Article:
Seventh-day Adventism

Seventh-day Adventism

Prefer prolonging life Euthanasia—no Autopsy, organ donation acceptable Disposal of body and burial—individual decisions

Source: Adapted from Lipson, J. G., Dibble, S. L., & Minarik, P. A. (1996). Cultural and nursing care: A pocket guide. San Francisco: UCSF Nursing Press. Used with permission.

Table 6–8 continued

HEALING Traditions ■ 153

Expressions of death and death rituals are also found in objects and me- morial stones. Figures 6–11 to 6–16 depict several objects and memorial stones that may be used.

■ Masks (Figure 6–11) represent methods people use to hide from the “Angel of Death.” Masks may also be placed on the face of the de- ceased. The mask is from Colombia.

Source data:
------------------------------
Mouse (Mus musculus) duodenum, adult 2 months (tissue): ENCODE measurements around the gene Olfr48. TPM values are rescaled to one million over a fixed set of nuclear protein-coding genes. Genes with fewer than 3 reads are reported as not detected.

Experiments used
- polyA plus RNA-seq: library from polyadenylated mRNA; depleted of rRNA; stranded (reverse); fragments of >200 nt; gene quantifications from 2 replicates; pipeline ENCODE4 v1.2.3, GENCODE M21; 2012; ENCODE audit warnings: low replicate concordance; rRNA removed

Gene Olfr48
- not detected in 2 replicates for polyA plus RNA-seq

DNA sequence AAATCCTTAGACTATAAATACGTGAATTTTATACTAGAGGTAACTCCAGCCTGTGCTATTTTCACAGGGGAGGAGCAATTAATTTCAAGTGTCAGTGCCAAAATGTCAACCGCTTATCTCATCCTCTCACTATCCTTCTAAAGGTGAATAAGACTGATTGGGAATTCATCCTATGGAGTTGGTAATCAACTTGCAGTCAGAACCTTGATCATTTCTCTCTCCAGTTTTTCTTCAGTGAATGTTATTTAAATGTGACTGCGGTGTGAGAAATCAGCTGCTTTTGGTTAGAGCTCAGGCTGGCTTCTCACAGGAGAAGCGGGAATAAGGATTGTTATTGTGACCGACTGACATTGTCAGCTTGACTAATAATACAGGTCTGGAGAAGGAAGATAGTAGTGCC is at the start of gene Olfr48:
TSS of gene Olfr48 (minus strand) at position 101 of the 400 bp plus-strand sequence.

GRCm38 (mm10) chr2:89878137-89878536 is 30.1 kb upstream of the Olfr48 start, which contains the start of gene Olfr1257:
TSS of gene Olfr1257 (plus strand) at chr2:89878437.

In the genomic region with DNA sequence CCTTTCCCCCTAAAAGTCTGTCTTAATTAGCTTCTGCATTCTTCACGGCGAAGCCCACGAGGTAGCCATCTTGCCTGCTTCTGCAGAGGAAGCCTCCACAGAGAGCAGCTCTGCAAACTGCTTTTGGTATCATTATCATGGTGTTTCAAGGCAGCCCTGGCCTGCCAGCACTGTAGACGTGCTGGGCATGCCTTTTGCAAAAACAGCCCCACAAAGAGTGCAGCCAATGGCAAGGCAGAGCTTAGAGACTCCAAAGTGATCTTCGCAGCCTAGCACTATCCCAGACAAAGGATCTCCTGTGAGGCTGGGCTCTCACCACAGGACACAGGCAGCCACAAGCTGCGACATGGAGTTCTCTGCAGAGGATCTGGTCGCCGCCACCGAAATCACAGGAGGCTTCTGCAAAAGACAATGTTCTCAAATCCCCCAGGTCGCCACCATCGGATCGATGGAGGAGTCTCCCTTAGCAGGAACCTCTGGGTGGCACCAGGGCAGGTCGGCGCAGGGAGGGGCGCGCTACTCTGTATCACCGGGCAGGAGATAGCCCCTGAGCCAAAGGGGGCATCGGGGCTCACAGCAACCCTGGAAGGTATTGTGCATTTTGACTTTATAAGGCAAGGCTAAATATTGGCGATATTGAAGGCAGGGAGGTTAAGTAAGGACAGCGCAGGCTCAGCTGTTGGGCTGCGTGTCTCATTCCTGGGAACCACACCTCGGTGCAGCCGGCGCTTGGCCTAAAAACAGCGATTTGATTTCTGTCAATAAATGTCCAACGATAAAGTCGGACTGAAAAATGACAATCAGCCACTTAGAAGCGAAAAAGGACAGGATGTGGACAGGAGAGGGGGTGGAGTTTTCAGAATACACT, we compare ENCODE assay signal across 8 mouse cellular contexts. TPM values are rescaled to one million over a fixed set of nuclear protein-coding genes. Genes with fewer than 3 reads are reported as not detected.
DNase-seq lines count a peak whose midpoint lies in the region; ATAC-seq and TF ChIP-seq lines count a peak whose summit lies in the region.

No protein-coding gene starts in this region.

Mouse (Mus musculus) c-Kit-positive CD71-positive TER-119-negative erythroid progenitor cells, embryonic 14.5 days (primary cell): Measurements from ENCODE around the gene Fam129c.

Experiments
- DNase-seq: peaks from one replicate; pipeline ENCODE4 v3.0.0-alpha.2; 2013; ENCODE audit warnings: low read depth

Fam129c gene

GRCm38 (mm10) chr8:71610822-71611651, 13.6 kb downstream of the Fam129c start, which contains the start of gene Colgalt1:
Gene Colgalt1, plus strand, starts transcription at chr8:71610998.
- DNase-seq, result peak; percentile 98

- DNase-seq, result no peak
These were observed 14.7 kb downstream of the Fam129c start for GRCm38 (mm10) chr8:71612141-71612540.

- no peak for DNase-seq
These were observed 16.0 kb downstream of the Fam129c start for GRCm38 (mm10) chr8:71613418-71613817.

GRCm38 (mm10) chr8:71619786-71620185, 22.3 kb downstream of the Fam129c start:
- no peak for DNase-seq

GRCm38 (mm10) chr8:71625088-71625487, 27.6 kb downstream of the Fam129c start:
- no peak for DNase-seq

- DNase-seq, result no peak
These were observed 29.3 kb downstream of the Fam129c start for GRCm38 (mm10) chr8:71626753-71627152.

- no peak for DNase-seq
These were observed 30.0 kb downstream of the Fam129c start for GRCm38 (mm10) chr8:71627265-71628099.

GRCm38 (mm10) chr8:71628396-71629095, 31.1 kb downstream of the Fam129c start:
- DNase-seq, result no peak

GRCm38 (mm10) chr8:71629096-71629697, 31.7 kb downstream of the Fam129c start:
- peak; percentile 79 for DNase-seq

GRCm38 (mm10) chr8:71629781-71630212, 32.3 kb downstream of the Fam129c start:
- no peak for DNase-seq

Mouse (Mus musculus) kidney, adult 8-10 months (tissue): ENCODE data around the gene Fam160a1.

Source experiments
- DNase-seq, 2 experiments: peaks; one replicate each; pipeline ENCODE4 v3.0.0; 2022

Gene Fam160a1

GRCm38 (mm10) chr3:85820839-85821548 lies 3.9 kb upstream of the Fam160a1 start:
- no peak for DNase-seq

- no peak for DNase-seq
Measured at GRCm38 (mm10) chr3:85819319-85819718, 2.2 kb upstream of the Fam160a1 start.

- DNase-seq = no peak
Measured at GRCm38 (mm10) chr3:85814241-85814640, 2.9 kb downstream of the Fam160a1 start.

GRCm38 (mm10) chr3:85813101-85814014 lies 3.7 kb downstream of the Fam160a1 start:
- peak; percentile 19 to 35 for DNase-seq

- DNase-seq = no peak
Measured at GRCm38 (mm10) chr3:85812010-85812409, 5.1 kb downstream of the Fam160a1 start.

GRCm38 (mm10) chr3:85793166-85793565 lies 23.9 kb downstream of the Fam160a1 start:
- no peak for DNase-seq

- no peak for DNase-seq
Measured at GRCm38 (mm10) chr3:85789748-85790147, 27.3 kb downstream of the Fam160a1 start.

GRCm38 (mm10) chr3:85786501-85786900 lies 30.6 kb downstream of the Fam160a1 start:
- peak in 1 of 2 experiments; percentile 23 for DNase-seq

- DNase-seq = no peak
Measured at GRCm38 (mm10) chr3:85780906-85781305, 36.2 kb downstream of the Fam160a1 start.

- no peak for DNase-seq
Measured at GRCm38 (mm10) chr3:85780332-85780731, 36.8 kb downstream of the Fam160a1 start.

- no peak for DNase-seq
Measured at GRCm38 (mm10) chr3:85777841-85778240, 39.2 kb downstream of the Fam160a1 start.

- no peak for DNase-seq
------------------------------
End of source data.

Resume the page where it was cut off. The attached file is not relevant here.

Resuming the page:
■ Candles (Figure 6–12) are used by many people after a death as a way of lighting the way for the soul of the deceased.

■ Jade stone (Figure 6–13), from China, is placed in orifices of the body to block the entrance of evil spirits after death.

■ Ghost money, from China (Figure 6–14), is burned to send payments to a deceased person and to ensure his or her well-being in the afterlife.

■ Elaborate grave markings, such as this one, marking the burial site of Johnny Ramone in the Forever Hollywood cemetery, Los Angeles, California (Figure 6–15).

■ Monument in the Valley of the Temples, Honolulu, Hawaii. Food has been left for the deceased (Figure 6–16).

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